Samuel Jebaraj Benjamin11
1Waikato Management School, University of Waikato, New Zealand.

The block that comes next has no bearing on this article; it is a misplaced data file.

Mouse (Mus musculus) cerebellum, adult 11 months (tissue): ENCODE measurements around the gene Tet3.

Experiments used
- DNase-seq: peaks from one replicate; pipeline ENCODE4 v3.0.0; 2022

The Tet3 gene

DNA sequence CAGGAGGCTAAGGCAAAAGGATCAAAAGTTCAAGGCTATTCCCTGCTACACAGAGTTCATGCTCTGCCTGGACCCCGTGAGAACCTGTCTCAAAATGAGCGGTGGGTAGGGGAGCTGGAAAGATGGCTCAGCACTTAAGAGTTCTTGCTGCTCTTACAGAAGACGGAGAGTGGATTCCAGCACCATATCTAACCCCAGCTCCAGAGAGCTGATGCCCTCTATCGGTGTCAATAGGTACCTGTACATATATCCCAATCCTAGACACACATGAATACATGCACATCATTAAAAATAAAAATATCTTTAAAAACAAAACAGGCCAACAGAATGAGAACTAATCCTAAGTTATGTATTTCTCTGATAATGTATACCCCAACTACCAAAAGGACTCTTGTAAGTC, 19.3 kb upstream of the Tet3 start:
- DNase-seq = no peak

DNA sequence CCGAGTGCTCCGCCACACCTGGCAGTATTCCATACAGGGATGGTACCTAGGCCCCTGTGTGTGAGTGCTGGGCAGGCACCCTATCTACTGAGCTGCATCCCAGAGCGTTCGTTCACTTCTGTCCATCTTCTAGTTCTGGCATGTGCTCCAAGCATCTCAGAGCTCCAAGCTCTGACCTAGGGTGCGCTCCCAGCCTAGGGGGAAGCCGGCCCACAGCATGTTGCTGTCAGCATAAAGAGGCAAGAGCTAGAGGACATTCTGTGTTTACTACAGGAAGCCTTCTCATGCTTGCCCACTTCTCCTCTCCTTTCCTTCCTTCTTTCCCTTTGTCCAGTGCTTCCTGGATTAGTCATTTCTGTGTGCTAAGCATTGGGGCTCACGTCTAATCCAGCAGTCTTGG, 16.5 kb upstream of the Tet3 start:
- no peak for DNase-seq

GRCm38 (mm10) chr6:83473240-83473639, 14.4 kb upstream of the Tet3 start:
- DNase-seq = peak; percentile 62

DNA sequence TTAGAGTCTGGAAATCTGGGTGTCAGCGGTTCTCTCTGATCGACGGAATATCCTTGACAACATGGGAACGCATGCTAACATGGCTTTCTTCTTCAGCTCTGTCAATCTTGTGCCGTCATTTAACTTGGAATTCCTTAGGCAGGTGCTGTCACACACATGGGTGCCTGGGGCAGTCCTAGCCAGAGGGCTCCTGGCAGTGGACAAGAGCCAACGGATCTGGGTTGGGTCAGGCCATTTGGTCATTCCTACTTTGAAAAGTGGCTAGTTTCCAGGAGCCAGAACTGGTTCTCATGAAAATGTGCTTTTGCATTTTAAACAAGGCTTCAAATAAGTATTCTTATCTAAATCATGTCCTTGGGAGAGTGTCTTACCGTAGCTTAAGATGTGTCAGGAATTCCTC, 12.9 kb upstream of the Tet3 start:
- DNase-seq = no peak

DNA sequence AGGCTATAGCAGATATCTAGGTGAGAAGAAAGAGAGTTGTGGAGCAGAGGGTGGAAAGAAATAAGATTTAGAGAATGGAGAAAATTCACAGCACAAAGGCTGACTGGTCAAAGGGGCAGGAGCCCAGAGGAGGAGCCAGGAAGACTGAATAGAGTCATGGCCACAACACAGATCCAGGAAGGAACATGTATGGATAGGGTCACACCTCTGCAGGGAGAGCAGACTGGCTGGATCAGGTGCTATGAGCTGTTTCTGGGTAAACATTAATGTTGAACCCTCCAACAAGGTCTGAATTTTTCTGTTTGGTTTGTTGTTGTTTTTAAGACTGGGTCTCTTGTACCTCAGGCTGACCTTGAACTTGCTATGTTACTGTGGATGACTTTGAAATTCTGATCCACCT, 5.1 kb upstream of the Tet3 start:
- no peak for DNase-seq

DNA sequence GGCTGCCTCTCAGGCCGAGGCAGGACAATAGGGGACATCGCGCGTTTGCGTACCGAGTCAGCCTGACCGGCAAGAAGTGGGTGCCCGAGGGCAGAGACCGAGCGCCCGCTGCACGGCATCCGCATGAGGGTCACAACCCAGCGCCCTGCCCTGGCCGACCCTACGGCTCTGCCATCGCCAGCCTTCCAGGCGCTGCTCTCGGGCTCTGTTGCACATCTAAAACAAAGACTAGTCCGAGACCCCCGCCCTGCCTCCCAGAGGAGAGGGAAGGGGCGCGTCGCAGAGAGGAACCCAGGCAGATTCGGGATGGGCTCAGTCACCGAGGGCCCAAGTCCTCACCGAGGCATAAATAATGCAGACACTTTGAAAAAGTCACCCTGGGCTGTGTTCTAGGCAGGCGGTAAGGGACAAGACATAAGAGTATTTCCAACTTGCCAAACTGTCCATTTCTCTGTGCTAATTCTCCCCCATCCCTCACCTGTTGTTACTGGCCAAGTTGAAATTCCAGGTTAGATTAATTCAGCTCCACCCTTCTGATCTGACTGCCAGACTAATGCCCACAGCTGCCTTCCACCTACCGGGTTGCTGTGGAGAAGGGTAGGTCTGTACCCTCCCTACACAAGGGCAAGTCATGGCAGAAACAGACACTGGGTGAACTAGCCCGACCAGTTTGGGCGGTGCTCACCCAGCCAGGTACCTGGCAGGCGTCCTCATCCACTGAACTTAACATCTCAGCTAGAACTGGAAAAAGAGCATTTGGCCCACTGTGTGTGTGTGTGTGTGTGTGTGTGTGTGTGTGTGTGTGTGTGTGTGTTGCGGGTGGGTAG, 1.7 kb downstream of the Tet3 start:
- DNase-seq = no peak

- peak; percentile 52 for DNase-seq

Abstract: Research Question: From a supply-side and demand-side standpoint, it is conjectured that financial constraints elevate client-specific risk and lead to higher audit effort and fees. It is further posited that the effects of financial constraints on audit fees can be mediated by three possible channels: corporate cash holdings, discretionary accruals and corporate tax avoidance strategies. Motivation: Explicit evidence on how auditors react, in terms of audit fees to firms’ financial constraints is not available in the audit or finance literature. Idea: Financial constraints are defined as the frictions stemming from reasons such as credit constraints, inability to borrow, inability to issue equity, reliance on bank loans and illiquidity of assets that inhibit firms from funding desired investments (Lamont, Polk, & Sa´a-Requejo, 2001). This paper examines the effects of financial constraints faced by firms on audit fees, and the mediating effects of corporate cash holdings, discretionary accruals and corporate tax avoidance activities. Data: This study is based a large sample of U.S. listed firms from 2000 to 2016. Method/Tools: This study use the conventional audit-fee model, with an emphasis on controlling for fee determinants associated with firm risk, client characteristics, and audit and auditor characteristics. Findings: The results reveal that there is a positive and significant effect of financial constraints on audit fees. The finding is robust to alternative proxies of financial constraints and regression specifications. Moreover, the effects of financial constraints on audit fees are mediated positively by corporate cash holdings, discretionary accruals and corporate tax avoidance. Contributions: This study extends our understanding of how auditors incorporate an increase in client risk emanating from financial constraints, a hitherto untested audit-fee determinant. This study also contributes to the capital market literature that examines audit fees and financial constraints as well as to other studies that consider the implications of corporate cash holdings, financial reporting quality and corporate tax avoidance. This study also contributes to the emerging research that enriches our understanding of certain economic consequences of firms’ financial constraints.